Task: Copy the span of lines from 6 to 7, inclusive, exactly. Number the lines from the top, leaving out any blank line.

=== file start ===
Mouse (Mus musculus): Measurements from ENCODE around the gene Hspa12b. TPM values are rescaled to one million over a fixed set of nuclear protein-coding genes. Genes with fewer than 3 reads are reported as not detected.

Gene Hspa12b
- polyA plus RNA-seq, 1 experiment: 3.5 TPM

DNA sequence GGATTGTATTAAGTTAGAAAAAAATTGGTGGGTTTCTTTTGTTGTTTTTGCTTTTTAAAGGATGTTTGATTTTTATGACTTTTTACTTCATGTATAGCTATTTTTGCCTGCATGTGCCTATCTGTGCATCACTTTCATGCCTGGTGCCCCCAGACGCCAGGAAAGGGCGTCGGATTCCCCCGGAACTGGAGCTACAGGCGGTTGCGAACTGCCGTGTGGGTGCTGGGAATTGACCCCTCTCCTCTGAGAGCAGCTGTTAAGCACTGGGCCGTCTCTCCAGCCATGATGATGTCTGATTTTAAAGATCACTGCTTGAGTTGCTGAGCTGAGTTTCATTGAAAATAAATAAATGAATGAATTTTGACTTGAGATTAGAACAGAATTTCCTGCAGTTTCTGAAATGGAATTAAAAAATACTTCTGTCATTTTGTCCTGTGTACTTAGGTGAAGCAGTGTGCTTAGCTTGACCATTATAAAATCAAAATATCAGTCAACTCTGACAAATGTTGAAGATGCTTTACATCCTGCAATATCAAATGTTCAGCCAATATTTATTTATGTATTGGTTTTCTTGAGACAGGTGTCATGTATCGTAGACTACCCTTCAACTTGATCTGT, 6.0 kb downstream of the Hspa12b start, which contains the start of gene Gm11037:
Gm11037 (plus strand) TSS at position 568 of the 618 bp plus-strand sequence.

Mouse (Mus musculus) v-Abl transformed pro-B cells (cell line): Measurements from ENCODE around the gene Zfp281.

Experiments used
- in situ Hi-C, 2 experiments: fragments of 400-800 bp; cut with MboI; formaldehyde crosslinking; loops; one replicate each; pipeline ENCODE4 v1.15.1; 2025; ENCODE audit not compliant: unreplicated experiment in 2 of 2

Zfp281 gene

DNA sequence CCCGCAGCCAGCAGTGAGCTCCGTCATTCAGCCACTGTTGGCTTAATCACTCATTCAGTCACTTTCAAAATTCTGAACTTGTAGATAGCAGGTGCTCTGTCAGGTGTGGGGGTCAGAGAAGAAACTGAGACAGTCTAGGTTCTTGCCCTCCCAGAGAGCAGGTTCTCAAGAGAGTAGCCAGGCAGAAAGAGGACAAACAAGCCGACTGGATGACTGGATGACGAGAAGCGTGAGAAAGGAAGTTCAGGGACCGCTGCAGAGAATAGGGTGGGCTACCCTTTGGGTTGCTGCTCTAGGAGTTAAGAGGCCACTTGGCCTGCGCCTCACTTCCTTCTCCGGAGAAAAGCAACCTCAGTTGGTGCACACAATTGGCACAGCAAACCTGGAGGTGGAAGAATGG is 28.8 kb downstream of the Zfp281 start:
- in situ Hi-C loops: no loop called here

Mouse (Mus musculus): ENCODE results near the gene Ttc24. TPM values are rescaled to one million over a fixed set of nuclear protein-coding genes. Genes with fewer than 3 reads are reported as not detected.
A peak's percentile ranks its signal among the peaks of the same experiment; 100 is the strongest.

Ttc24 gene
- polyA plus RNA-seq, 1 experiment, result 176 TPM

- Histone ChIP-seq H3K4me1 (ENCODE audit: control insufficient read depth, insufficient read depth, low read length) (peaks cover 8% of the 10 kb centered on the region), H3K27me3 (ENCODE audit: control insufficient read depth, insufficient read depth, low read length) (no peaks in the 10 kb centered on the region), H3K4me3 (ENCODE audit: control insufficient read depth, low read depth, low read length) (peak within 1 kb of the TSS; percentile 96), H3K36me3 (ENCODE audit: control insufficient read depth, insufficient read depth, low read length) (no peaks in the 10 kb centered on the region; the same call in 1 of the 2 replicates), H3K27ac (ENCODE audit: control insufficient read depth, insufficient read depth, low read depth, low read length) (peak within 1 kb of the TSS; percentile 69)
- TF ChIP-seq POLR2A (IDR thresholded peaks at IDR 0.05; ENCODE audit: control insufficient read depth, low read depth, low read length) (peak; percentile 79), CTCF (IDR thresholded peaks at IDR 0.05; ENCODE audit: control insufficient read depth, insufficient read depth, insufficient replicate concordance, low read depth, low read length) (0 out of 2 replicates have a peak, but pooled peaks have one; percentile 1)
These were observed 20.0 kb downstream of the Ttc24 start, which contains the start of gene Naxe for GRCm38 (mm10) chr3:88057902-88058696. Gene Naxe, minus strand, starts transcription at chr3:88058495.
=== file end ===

Mouse (Mus musculus) v-Abl transformed pro-B cells (cell line): Measurements from ENCODE around the gene Zfp281.

Experiments used